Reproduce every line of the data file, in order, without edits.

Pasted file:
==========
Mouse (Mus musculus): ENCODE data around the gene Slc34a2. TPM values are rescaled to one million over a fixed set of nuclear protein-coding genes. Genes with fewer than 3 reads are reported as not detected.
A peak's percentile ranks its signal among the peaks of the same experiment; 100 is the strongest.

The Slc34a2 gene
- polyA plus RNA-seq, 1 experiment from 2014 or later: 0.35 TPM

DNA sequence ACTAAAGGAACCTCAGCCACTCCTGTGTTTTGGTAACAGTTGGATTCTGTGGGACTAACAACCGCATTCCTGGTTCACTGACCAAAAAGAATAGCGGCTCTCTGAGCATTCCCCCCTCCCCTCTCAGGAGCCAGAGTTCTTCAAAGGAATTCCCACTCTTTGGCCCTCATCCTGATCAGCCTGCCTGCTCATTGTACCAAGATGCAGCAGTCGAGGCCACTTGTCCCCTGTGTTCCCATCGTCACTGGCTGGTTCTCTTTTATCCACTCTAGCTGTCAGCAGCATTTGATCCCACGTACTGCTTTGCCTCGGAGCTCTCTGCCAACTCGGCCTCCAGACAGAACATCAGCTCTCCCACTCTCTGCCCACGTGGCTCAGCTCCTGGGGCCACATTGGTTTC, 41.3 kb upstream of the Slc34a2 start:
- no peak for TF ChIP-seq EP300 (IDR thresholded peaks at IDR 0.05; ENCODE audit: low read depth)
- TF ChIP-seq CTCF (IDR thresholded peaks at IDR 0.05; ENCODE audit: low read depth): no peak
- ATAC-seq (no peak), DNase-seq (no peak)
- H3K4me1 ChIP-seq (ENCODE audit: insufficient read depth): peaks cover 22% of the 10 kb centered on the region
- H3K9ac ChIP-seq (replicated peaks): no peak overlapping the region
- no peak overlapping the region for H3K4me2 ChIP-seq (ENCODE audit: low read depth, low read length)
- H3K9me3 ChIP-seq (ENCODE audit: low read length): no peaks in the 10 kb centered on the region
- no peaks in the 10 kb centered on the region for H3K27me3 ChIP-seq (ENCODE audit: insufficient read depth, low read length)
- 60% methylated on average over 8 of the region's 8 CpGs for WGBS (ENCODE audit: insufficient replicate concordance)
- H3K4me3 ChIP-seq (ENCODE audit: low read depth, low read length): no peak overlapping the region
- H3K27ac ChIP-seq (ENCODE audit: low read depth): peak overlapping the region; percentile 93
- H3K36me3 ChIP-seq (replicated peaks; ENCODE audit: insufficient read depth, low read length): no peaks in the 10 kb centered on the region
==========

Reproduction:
Mouse (Mus musculus): ENCODE data around the gene Slc34a2. TPM values are rescaled to one million over a fixed set of nuclear protein-coding genes. Genes with fewer than 3 reads are reported as not detected.
A peak's percentile ranks its signal among the peaks of the same experiment; 100 is the strongest.

The Slc34a2 gene
- polyA plus RNA-seq, 1 experiment from 2014 or later: 0.35 TPM

DNA sequence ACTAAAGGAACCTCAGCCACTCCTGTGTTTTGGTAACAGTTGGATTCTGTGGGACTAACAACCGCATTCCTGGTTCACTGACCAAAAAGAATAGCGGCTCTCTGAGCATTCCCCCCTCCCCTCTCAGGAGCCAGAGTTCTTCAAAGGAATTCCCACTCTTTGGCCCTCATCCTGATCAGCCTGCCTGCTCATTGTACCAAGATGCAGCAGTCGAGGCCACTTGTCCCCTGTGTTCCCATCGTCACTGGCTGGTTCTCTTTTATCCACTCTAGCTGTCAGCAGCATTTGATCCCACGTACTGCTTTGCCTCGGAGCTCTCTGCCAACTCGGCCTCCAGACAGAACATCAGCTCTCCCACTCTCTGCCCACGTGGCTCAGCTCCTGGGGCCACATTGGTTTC, 41.3 kb upstream of the Slc34a2 start:
- no peak for TF ChIP-seq EP300 (IDR thresholded peaks at IDR 0.05; ENCODE audit: low read depth)
- TF ChIP-seq CTCF (IDR thresholded peaks at IDR 0.05; ENCODE audit: low read depth): no peak
- ATAC-seq (no peak), DNase-seq (no peak)
- H3K4me1 ChIP-seq (ENCODE audit: insufficient read depth): peaks cover 22% of the 10 kb centered on the region
- H3K9ac ChIP-seq (replicated peaks): no peak overlapping the region
- no peak overlapping the region for H3K4me2 ChIP-seq (ENCODE audit: low read depth, low read length)
- H3K9me3 ChIP-seq (ENCODE audit: low read length): no peaks in the 10 kb centered on the region
- no peaks in the 10 kb centered on the region for H3K27me3 ChIP-seq (ENCODE audit: insufficient read depth, low read length)
- 60% methylated on average over 8 of the region's 8 CpGs for WGBS (ENCODE audit: insufficient replicate concordance)
- H3K4me3 ChIP-seq (ENCODE audit: low read depth, low read length): no peak overlapping the region
- H3K27ac ChIP-seq (ENCODE audit: low read depth): peak overlapping the region; percentile 93
- H3K36me3 ChIP-seq (replicated peaks; ENCODE audit: insufficient read depth, low read length): no peaks in the 10 kb centered on the region